100 Tips for a Successful Triathlon

This site provides advice for novices in triathlon as well as more experienced triathletes, and others who swim, bike and run. It is a guide to safe training, fitness and good health. 

       -General Advice  provides guidance on how to prepare for and do well in all three sports.At the end is advice for seniors (age 60 and over), a topic poorly covered in the training literature.

      -Swimming covers a few basics and specific advice for swimming in a triathlon

      -Biking includes recommendations for training, repairing your bike, avoiding and dealing  with flat tires, commuting by bike, and carrying needed equipment.

      -Running suggests ways to improve your running, prevent running problems, and prepare for the shift from biking to running during a race.

      -Preparation includes a checklist for what you should have at a race.  It also includes, for novices,  a summary of what happens at packet pickup and gives advice on getting ready to race.

      -Injuries gives tips on how to prevent and treat injuries.

      -Stay Married gives advice on how to be very efficient in training, involve your family and give them a stake in the sport.

I have completed 38 marathons, over 200 triathlons and duathlons and biked over 110,000 miles during the last few decades. I have found much good advice during that time in the running, biking and swimming literature. (See for example, http://www.runnersworld.com and http://www.triathletemag.com  What would have helped me even more, and hopefully will help others is a brief summary of the key information everyone should know to do well and continue to do well in these three sports, especially when they are combined into a triathlon or duathlon. 

Triathlons are a lot more fun than any of the three sports separately. You have to figure out the best way to combine the sports when training and competing, and during competition you get to move from one to another, using different muscles and often encountering very different conditions. Cross-training is built into the sport, and you necessarily get at least a minimal level of fitness for health, even when training for a sprint. You can continue to compete at least into your 70s, and find you are welcome at a burgeoning number of races at almost any age.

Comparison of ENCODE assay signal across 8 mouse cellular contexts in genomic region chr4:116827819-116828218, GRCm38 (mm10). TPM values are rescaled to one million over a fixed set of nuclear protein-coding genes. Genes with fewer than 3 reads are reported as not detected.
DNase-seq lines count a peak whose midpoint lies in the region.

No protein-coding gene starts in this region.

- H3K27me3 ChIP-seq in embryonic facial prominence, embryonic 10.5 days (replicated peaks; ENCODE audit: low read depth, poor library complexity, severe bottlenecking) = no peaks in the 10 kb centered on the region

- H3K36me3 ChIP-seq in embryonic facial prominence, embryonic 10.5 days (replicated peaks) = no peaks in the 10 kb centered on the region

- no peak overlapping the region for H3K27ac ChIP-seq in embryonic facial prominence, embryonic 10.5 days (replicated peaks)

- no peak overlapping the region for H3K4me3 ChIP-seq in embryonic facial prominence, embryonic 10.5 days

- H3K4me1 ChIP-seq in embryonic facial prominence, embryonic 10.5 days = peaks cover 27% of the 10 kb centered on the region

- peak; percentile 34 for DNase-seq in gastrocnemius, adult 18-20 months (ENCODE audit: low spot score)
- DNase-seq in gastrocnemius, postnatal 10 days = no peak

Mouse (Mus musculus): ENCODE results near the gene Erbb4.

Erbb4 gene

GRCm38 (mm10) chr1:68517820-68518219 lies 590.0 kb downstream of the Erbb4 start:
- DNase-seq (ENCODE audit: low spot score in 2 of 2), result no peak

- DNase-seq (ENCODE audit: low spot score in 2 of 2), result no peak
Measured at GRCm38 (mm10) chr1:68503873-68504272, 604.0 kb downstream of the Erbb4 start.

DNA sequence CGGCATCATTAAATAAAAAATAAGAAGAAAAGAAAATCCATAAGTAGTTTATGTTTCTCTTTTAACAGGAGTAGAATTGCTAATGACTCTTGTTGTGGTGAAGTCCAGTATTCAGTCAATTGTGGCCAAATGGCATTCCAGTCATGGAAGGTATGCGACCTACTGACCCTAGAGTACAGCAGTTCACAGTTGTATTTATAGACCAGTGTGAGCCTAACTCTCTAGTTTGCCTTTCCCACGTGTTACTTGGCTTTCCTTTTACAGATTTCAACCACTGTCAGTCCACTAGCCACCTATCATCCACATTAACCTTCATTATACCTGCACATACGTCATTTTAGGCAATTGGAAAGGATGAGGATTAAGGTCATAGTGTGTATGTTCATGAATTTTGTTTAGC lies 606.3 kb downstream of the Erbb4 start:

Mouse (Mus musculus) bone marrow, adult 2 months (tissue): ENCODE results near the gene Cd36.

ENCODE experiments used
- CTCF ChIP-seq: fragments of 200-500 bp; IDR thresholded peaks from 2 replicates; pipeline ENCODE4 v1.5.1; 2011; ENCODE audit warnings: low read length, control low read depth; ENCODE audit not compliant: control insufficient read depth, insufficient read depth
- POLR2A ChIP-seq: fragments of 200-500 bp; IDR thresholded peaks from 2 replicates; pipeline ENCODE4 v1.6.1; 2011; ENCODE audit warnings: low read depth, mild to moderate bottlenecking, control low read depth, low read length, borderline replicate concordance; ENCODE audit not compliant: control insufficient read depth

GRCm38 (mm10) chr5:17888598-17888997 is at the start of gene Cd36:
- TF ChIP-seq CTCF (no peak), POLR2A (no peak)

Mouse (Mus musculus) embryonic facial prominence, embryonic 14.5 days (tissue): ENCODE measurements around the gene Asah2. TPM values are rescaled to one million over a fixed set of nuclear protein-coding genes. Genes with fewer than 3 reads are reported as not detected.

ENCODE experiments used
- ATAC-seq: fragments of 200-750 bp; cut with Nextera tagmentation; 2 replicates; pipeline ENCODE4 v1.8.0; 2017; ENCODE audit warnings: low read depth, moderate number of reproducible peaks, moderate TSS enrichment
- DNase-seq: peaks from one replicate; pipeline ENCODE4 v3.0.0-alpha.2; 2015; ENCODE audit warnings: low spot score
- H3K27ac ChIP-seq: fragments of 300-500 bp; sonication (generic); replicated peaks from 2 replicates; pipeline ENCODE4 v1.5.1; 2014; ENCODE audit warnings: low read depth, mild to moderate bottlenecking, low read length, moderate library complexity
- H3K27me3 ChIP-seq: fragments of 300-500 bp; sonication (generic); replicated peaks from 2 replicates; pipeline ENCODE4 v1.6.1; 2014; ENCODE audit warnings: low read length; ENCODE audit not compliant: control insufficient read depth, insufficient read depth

Training in three sports takes time, but keep in mind that you do not have to be very fit to complete a short triathlon. Beyond the minimum, you can tailor your training regime to the length of your planned races and how well you want to do in those races. I commuted to work (28 miles a day) year round for 23 years, whence came most of my bike training. I have on occasion run to work as well. Its especially satisfying if you can work out at least part of the time with friends and family.

A commitment to a lifetime of exercise is essential for healthy cardiovascular, skeletal and muscular systems. It is also a must to keep your weight under control when we are surrounded with food all the time.

Being a triathlete is one way to enjoy fulfilling this commitment.

Please note that I am providing tips based on extensive experience and reading, not on formal training in any relevant discipline. Please keep this in mind when you consider the appropriateness of my ideas and exercise your own judgment on what will work for you.

I prepared these tips for triathletes to provide in one place brief advice based on extensive experience that can save time, prevent injury, help recover from injury and improve performance. I would very much appreciate feedback. I also would be happy to answer any questions. mikecook10@verizon.net 

Mike Cook

Contact

Comments? Questions? Criticism? To contact me, please send me an e-mail at

mikecook10@verizon.net

If you like to walk or read mystery novels, see my brother's website, http://alancook.50megs.com/

Last update 3-23-2014